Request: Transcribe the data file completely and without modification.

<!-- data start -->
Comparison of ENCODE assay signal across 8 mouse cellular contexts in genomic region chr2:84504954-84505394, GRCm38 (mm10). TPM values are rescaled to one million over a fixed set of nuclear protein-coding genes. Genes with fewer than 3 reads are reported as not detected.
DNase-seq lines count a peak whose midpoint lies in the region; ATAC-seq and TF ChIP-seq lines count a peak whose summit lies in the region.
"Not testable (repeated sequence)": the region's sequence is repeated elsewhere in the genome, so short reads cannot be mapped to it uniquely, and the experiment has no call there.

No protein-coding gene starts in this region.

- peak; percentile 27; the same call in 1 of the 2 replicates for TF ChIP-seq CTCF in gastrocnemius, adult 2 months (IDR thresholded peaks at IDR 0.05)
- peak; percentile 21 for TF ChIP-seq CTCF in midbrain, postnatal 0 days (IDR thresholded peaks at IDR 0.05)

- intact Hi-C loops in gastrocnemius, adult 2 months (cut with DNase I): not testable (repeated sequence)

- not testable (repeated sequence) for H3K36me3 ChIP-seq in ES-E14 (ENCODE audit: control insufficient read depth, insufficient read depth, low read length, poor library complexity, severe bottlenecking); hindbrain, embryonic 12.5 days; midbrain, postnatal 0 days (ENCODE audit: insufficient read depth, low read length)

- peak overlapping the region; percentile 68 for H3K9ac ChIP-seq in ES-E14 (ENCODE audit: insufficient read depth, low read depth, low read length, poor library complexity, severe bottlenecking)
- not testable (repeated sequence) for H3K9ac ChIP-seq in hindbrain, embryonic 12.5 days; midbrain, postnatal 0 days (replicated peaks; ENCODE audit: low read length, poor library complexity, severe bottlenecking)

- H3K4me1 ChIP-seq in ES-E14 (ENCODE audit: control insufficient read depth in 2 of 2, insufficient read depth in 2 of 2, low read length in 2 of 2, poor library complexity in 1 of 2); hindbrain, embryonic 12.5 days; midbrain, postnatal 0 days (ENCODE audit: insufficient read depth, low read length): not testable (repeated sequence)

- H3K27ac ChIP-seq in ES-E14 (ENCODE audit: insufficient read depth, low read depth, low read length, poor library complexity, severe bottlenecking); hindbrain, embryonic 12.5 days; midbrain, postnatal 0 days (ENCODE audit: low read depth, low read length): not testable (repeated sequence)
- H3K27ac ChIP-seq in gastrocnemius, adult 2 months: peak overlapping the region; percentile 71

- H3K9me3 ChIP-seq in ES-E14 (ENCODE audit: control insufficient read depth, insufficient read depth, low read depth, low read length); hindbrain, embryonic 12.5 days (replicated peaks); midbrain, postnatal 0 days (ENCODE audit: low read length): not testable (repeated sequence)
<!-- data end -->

Comparison of ENCODE assay signal across 8 mouse cellular contexts in genomic region chr2:84504954-84505394, GRCm38 (mm10). TPM values are rescaled to one million over a fixed set of nuclear protein-coding genes. Genes with fewer than 3 reads are reported as not detected.
DNase-seq lines count a peak whose midpoint lies in the region; ATAC-seq and TF ChIP-seq lines count a peak whose summit lies in the region.
"Not testable (repeated sequence)": the region's sequence is repeated elsewhere in the genome, so short reads cannot be mapped to it uniquely, and the experiment has no call there.

No protein-coding gene starts in this region.

- peak; percentile 27; the same call in 1 of the 2 replicates for TF ChIP-seq CTCF in gastrocnemius, adult 2 months (IDR thresholded peaks at IDR 0.05)
- peak; percentile 21 for TF ChIP-seq CTCF in midbrain, postnatal 0 days (IDR thresholded peaks at IDR 0.05)

- intact Hi-C loops in gastrocnemius, adult 2 months (cut with DNase I): not testable (repeated sequence)

- not testable (repeated sequence) for H3K36me3 ChIP-seq in ES-E14 (ENCODE audit: control insufficient read depth, insufficient read depth, low read length, poor library complexity, severe bottlenecking); hindbrain, embryonic 12.5 days; midbrain, postnatal 0 days (ENCODE audit: insufficient read depth, low read length)

- peak overlapping the region; percentile 68 for H3K9ac ChIP-seq in ES-E14 (ENCODE audit: insufficient read depth, low read depth, low read length, poor library complexity, severe bottlenecking)
- not testable (repeated sequence) for H3K9ac ChIP-seq in hindbrain, embryonic 12.5 days; midbrain, postnatal 0 days (replicated peaks; ENCODE audit: low read length, poor library complexity, severe bottlenecking)

- H3K4me1 ChIP-seq in ES-E14 (ENCODE audit: control insufficient read depth in 2 of 2, insufficient read depth in 2 of 2, low read length in 2 of 2, poor library complexity in 1 of 2); hindbrain, embryonic 12.5 days; midbrain, postnatal 0 days (ENCODE audit: insufficient read depth, low read length): not testable (repeated sequence)

- H3K27ac ChIP-seq in ES-E14 (ENCODE audit: insufficient read depth, low read depth, low read length, poor library complexity, severe bottlenecking); hindbrain, embryonic 12.5 days; midbrain, postnatal 0 days (ENCODE audit: low read depth, low read length): not testable (repeated sequence)
- H3K27ac ChIP-seq in gastrocnemius, adult 2 months: peak overlapping the region; percentile 71

- H3K9me3 ChIP-seq in ES-E14 (ENCODE audit: control insufficient read depth, insufficient read depth, low read depth, low read length); hindbrain, embryonic 12.5 days (replicated peaks); midbrain, postnatal 0 days (ENCODE audit: low read length): not testable (repeated sequence)